Did the much-vaunted attractiveness of the west coast influence the jury for the Pèlerin Prize for regional heritage books, which has been rewarding the work of independent publishers for four years? The fact is that our two 2023 winning works deal with heritage well anchored on the edge of the Atlantic: Work clothes in Brittany – national winner – and Seaside houses in Charente-Maritime – Nouvelle-Aquitaine winner.
We owe it to the Breton Coop Breizh to publish the magnificent summation on the evolution of work clothes, signed Pascal Aumasson, former curator, among others, of the Port-museum of Douarnenez (Finistère). “It is a book that is both exciting and innovative,” notes Philippe Bonnet, heritage curator and member of the jury. Served by spectacular iconography, contemporary or from archives, it shows how clothes, initially designed to facilitate work, have become over the years emblematic of a region, and how these symbols of identity have in turn inspired today’s designers.” “The work combines ethnological, historical and heritage approaches,” adds Sophie Laurant, senior history reporter at the editorial office of Pilgrim.
A new addition to our book selections, Coop Breizh is a real institution in Brittany. Founded in 1957 to disseminate Breton culture, this cooperative based in Finistère has been publishing books since the 1980s. “Until now, we had only dealt with costumes from Breton regions: ceremonial clothes and headdresses, underlines Daniel Le Teu, its director. Work clothing has been largely forgotten. This book also allows us to update the vision of the territory and its culture.” “By approaching men as closely as possible through their work clothes, our national winner perfectly illustrates the conviction of our weekly: heritage is first and foremost and always a human story,” underlines Catherine Lalanne. , editor-in-chief at Pilgrim and creator of this prize.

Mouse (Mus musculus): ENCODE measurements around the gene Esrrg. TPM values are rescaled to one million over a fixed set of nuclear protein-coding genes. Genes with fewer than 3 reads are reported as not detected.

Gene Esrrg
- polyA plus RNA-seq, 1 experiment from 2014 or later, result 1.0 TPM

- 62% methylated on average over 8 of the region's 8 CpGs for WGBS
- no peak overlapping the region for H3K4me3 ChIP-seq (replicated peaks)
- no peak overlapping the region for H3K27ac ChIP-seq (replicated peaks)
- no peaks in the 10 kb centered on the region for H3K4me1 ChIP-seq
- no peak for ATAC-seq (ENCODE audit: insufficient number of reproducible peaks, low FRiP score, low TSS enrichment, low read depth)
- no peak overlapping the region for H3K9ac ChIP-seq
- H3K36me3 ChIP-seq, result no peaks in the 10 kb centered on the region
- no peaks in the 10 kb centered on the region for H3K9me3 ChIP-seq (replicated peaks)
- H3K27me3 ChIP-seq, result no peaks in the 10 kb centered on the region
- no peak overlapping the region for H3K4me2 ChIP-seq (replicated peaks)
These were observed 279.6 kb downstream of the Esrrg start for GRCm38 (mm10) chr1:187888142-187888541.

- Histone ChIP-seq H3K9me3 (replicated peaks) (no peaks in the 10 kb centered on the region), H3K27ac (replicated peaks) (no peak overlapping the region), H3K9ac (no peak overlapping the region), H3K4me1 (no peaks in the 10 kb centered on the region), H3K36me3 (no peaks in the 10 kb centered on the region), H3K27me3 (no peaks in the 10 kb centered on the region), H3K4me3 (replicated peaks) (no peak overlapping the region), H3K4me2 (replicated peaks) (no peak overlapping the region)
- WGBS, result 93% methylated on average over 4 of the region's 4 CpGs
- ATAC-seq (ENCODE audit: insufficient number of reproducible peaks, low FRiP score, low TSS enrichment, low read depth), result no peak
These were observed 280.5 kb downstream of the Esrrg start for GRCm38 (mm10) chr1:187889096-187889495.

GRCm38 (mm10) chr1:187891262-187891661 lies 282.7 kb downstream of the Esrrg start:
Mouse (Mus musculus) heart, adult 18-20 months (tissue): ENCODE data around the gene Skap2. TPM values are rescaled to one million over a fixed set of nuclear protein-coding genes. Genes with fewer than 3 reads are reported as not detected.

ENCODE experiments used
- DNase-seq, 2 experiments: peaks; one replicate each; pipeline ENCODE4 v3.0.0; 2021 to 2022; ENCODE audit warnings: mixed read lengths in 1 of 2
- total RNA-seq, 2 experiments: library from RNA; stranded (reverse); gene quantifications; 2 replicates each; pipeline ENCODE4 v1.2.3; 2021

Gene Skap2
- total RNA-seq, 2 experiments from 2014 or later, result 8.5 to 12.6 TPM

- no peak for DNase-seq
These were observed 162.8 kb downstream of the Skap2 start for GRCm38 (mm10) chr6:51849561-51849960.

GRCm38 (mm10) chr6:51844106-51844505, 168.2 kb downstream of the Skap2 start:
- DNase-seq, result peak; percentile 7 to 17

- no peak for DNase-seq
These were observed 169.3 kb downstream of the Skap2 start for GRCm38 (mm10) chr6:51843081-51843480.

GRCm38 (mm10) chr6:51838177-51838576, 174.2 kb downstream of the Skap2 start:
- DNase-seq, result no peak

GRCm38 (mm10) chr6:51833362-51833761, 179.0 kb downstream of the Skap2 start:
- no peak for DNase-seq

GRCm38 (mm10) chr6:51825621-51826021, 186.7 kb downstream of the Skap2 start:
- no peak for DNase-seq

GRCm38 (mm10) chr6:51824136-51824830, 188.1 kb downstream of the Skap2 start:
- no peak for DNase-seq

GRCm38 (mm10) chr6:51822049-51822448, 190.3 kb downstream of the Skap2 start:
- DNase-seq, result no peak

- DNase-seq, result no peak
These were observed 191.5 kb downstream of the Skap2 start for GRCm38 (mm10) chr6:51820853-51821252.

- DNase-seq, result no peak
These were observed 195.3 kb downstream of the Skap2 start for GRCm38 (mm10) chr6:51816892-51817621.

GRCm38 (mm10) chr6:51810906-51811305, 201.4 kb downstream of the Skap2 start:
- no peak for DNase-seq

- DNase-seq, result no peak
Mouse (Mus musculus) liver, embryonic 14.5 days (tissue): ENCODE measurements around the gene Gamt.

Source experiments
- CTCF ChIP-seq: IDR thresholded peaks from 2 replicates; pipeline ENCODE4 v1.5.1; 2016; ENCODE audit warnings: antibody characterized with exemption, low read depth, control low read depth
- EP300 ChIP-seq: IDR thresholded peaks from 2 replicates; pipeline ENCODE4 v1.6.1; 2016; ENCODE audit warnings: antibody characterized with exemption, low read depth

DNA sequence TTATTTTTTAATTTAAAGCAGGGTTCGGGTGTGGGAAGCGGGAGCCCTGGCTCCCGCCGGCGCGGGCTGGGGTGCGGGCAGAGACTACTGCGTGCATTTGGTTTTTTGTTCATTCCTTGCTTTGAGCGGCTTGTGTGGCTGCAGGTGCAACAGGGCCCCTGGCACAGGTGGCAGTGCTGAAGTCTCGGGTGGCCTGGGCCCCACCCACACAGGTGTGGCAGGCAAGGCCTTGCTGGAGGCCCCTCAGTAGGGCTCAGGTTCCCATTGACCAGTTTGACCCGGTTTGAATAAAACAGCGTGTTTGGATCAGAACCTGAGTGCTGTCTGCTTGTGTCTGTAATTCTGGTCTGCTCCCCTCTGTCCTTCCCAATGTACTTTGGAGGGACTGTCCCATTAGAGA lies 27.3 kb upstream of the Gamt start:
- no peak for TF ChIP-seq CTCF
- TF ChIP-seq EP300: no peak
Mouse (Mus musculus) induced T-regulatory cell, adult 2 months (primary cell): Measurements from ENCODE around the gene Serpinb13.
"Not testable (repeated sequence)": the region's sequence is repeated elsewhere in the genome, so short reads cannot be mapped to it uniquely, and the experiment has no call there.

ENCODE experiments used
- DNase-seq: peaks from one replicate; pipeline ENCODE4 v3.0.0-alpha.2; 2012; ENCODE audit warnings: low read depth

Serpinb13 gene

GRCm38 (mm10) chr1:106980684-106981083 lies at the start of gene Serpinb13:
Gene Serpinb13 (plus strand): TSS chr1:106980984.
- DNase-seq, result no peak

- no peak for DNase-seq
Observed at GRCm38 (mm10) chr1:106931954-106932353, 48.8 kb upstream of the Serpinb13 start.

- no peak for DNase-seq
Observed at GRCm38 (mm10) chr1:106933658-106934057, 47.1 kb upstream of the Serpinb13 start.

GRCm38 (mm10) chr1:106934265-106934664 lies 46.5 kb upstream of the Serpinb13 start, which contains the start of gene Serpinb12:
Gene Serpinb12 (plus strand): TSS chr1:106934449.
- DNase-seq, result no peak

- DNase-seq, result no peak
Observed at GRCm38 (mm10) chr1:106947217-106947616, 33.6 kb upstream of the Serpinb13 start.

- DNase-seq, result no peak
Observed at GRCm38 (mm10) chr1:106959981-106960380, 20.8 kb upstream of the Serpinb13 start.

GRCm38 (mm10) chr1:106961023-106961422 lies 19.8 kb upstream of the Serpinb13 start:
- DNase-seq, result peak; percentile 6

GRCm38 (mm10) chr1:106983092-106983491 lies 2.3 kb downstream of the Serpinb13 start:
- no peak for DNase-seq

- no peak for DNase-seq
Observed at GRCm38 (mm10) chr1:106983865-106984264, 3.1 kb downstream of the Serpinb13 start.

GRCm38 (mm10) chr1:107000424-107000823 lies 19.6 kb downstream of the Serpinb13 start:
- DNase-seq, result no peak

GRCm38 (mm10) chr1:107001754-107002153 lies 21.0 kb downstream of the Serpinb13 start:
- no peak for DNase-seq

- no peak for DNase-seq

The houses on the coast
After work… vacation, embodied by the other winning book Nouvelle-Aquitaine: Seaside houses – Modernity and regionalism in Charente-Maritime (1945-1980), by Gilles Ragot. Under this austere title is revealed a fascinating inventory of all the styles of architecture deployed along the Charentais coast, from the most avant-garde to the simplest. “The modernization of Royan, ravaged by the Allied bombings of April 1945, has already been widely commented on. But the work of Gilles Ragot extends to the entire Côte de Beauté the identification of the countless houses which democratized, during the Thirty Glorious, the ideal of the seaside villa”, comments Christophe Lucet, daily editorialist South West and member of our jury. “The gaiety and fantasy which accompany these buildings are immediately striking in this work,” adds the biographer and art historian Alain Vircondelet, member of the jury. These villas relate, in their own way, the mentalities of the post-war period. : need for an accessible dream, desire to reconnect with the simple pleasures of the beach, desire for exoticism with borrowings from the architecture of California or Brazil.”
If the theme is well anchored in the South-West, the publisher Hermann, with one hundred and forty-seven years of existence, is Parisian, while in previous years our prize has highlighted Neo-Aquitanians. But the originality of the work seemed to us to deserve this large geographical difference. Especially since it was commissioned and supervised by the Council for Architecture, Town Planning and the Environment (CAUE) of Charente-Maritime. “We wanted to give keys to understanding to the general public but also to elected officials who will have to protect and work with this heritage,” explains Michel Gallice, former director of the CAUE.
“Four years after the launch of this award, the publications continue to be published and the quality is still there, proof that our intuition was good,” concludes Catherine Lalanne with regard to this beautiful 2023 vintage.